My gut reaction to the WoW Cataclysm rumors was to conclude that all races would be allowed to become all classes when the dust settled. I figured that there was no reason to keep any restrictions once you've explained away many of the most prominent discrepancies. Over the day since the leak, though, some of the examples I cited turn out not to be so far fetched. Is Blizzard opening all classes to all races, or have they just gone through and tried to stretch the rules using whatever exceptions they could find without (technically) breaking the lore (a fictional creation that they own and can change)?
Let's assume for the sake of argument that the 11 new combinations, and only those combinations, are going to be added to the game. Once the lore is accommodating those choices as NPC's, there's no reason to restrict player characters. What would that do to faction balance? Of the game's 10 classes:
3 are open to an equal number of races on each side. DK's and now Warriors will be universal (I'm pretty sure that BE's only lost warriors in the first place due to the pre-Wrath 6 classes/race restriction), and one race on each side (Draenai and Tauren) has previously been ruled too large to sneak in the shadows as a rogue.
After the changes, the Horde will hold a one-race advantage for Warlocks, Hunters, Druids, and Shamen. This could be remedied if the Worgen, but NOT the Goblins, get those classes. Gnomes would be the other no-Hunter race, and it might be argued that having such a large differential between character size and pet size (think Gnome/Goblin + Devilsaur) would be a PVP balance issue. Then again, would they really make Goblins go without hunters?
Meanwhile, the Horde would continue to have a one-race deficit in Priests, Pallies, and Mages. Orcs would be the only no-priest race, Tauren would the only no-mage race. However, there are issues with trying to balance this. Would they really rule out Worgen priests and mages? And is Azeroth really ready for Goblin Pallies?
Even if you conclude that Pallies and Shamen can remain imbalanced for historical reasons, that leaves Worgen with six classes (War, Rog, DK, Lock, Hunter, Druid) and Goblins with only five (War, Rogue, DK, Mage, Priest). More likely, there'd be some overlap (currently the Alliance has an extra warrior and priest, while the horde has extra locks and hunters), because I can't imagine new races in an alt-friendly expansion being limited to a mere 5-6 options (putting them in at least a tie for fewest options in the game).
One strange addition
So it turns out that, while the Bronzebeard Dwarves of Ironforge (all current player Dwarves) don't do Shamanism or Arcane magic, Wildhammer and Dark Iron Dwarves do. I'd also forgotten that the mages in Dire Maul were Highbourne pre-Night Elves rather than High/Blood Elves. Some of the others (Human Hunters, BE Warriors) were only left off because of the old class cap.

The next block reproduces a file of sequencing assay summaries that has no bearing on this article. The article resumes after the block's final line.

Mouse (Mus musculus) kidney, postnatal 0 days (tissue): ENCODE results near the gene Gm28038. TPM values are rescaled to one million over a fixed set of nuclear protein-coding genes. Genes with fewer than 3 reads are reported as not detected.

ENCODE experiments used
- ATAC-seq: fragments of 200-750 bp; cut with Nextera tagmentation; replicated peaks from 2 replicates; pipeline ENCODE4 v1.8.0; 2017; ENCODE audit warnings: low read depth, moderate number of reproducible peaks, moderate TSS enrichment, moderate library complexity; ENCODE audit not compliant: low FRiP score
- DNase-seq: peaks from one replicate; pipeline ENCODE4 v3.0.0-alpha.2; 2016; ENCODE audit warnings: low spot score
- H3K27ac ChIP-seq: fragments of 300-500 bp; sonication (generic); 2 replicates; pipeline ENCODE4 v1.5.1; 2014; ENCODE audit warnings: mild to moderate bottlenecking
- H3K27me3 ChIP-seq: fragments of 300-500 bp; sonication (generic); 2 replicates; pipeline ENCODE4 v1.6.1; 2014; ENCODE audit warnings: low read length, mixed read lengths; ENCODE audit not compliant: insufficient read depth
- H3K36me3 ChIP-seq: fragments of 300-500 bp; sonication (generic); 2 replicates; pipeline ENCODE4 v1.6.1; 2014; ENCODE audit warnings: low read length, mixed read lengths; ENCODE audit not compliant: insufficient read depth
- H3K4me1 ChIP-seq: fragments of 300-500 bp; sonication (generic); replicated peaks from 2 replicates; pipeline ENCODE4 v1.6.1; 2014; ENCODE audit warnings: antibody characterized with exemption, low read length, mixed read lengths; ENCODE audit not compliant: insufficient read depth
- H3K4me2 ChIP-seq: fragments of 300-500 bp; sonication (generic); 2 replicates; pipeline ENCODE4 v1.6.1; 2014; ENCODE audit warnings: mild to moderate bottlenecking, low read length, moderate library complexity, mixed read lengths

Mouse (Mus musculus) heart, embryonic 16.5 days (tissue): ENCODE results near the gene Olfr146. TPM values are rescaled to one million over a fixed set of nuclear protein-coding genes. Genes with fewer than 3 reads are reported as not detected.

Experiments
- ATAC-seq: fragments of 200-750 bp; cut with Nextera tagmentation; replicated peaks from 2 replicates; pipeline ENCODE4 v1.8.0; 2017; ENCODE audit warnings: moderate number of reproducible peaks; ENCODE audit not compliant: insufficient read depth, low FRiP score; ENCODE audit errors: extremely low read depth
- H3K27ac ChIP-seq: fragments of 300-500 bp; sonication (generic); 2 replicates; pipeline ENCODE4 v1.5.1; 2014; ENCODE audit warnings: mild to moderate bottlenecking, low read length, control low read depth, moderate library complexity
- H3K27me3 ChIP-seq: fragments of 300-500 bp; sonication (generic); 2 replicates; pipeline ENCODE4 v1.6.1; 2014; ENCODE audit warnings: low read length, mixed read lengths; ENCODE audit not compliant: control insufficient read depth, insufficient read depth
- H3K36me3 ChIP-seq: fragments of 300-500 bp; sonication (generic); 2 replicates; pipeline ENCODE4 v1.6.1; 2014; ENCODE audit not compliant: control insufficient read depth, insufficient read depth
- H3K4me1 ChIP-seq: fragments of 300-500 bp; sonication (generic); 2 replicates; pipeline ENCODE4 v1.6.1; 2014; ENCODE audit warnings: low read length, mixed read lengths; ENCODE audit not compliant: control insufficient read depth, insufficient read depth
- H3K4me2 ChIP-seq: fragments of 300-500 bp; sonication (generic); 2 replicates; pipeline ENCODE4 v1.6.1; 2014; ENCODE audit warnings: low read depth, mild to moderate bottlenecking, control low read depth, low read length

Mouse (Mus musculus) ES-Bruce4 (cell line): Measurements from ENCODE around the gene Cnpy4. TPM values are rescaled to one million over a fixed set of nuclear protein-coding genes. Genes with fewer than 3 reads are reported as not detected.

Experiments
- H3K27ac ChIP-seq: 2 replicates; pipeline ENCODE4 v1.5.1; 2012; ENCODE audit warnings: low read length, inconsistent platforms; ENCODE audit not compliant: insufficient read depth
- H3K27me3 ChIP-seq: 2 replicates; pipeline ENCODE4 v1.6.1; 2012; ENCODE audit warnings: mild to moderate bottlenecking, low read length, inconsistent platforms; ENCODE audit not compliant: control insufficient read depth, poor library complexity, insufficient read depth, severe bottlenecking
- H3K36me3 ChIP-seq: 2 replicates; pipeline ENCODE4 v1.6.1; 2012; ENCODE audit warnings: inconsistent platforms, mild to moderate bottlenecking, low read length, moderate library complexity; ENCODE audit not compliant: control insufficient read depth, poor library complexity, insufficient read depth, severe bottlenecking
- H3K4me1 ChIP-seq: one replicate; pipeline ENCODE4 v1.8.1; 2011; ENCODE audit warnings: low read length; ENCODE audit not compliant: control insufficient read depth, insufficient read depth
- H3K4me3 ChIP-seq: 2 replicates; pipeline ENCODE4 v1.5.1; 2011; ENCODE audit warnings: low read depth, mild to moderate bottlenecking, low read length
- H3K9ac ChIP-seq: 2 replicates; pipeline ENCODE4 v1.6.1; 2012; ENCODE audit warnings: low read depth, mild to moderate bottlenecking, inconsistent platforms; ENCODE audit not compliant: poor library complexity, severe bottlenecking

Still, what's up with Troll Druids? I don't recall ever seeing any druids beyond the two current races (Tauren and Night Elf). I suppose that the trolls (bosses in ZG, ZA, and ZD) have some ability to change into animal forms under the proper circumstances, so perhaps some off-shoot tribe actually learned how to druid without going nuts and sacrificing their totem gods. Worgen, whose lore is almost as clean of a slate as the Draenai, could also sneak in under the shapeshifting clause.
After the changes, six classes will be nigh ubiquitous, with the remainder (Warlocks, Druids, Shamen, and Pallies) being the classes that would be most impacted by racial culture if restrictions are remaining. As I noted above, there are three classes that will be missing from only one of the current races: Orc Priests, Tauren Mages, and Gnome Hunters. Perhaps arcane power is not really a Tauren thing (though I would have been Horde all the way if Tauren mage had been an option back in 2004), and Gnomes don't care enough about nature to feed a non-demonic pet. But why the hate for Orc Priests?
Speaking of Gnomes, the addition of priests would rescue them from their current status as the only race that cannot heal. This ends five years of oppression, during which Gnomes were the only race that could not organize a single-race dungeon run. Even so, they would still be the least versatile race in the game, with only six class options. (The other race with similar current limitations, the Tauren, picks up two classes at once to jump out of the tie for last place.)
Forsaken Blood Knights are another seeming omission. If you were going to add just one Pally race to the Horde, Forsaken learning to leech off of the baby Mu'ru from their Blood Elf colleagues seems more likely that Tauren spontaneously developing Naa'ru worship like Alliance Pallies.
Overall, my gut reaction to the changes may be been premature. Every non-gnome race would now be missing 2-3 classes (/mourn gnomes who miss out on 4), and most of the omissions make some amount of sense. The Druid thing remains dicey, but I guess that having at least two choices per class per faction is a worthwhile goal. And hey, I've been meaning to try a Shaman, but not all that enthusiastic about A) the Space Goats or B) rolling Horde without access to all my heirlooms and alts, so perhaps I'm just the audience they're after.